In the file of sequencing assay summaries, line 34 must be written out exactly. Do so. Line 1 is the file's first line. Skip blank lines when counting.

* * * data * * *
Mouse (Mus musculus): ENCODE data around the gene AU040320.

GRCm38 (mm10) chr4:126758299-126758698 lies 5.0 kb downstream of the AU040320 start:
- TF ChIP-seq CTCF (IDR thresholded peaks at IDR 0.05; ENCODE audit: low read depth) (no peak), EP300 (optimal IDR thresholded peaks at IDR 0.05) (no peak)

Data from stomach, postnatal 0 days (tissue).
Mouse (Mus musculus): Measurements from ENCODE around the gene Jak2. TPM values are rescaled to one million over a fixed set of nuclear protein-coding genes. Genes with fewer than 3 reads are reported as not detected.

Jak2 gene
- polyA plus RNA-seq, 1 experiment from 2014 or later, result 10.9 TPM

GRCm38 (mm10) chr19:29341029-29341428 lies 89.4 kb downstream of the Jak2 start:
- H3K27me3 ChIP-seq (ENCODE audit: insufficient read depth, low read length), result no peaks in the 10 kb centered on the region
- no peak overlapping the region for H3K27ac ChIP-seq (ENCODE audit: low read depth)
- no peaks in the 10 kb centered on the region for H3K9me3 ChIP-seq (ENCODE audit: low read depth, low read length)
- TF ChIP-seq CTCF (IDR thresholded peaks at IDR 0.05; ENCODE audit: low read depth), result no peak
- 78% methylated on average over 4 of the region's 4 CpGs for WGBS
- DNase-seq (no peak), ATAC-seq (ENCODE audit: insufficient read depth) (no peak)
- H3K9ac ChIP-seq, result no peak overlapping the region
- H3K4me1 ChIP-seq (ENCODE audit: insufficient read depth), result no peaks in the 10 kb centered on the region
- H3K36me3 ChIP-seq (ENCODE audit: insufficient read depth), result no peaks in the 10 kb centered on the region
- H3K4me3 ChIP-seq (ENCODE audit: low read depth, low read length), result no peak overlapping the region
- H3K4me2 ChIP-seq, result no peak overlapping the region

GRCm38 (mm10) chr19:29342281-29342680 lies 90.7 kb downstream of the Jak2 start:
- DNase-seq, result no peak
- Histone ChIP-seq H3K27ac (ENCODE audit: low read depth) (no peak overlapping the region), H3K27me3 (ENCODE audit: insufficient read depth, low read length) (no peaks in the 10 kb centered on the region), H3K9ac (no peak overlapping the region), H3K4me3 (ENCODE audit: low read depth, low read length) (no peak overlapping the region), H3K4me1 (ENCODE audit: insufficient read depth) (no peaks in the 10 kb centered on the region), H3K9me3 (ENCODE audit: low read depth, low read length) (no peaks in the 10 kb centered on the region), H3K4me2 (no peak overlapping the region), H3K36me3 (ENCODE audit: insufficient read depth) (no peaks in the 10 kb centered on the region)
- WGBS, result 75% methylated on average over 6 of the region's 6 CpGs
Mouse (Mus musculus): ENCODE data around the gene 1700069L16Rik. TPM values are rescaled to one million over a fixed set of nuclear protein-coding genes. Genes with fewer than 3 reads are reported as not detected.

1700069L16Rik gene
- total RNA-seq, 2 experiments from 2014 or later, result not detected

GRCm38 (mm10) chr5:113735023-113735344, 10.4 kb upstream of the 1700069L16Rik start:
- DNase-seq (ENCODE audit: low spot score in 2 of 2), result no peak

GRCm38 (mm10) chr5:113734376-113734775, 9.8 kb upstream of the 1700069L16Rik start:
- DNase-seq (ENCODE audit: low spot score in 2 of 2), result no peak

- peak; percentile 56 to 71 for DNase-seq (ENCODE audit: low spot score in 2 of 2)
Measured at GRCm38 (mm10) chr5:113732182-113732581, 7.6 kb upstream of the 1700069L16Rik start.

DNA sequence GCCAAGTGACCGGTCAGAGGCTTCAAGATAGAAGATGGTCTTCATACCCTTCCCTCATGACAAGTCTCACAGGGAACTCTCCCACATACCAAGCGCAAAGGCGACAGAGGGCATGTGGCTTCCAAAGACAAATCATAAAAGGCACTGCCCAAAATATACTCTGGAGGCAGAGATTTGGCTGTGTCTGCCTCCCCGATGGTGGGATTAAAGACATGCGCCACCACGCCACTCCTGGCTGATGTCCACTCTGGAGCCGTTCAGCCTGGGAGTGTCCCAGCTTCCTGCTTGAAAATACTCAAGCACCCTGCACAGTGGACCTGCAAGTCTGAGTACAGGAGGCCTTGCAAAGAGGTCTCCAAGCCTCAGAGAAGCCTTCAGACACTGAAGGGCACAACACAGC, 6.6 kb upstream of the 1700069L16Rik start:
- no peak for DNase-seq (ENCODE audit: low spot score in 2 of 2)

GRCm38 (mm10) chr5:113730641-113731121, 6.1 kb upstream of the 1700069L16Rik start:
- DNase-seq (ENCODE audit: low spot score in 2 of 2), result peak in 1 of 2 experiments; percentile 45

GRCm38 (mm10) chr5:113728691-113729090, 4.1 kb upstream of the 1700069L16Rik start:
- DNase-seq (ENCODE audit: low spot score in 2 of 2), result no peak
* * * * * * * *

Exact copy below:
- no peak for DNase-seq (ENCODE audit: low spot score in 2 of 2)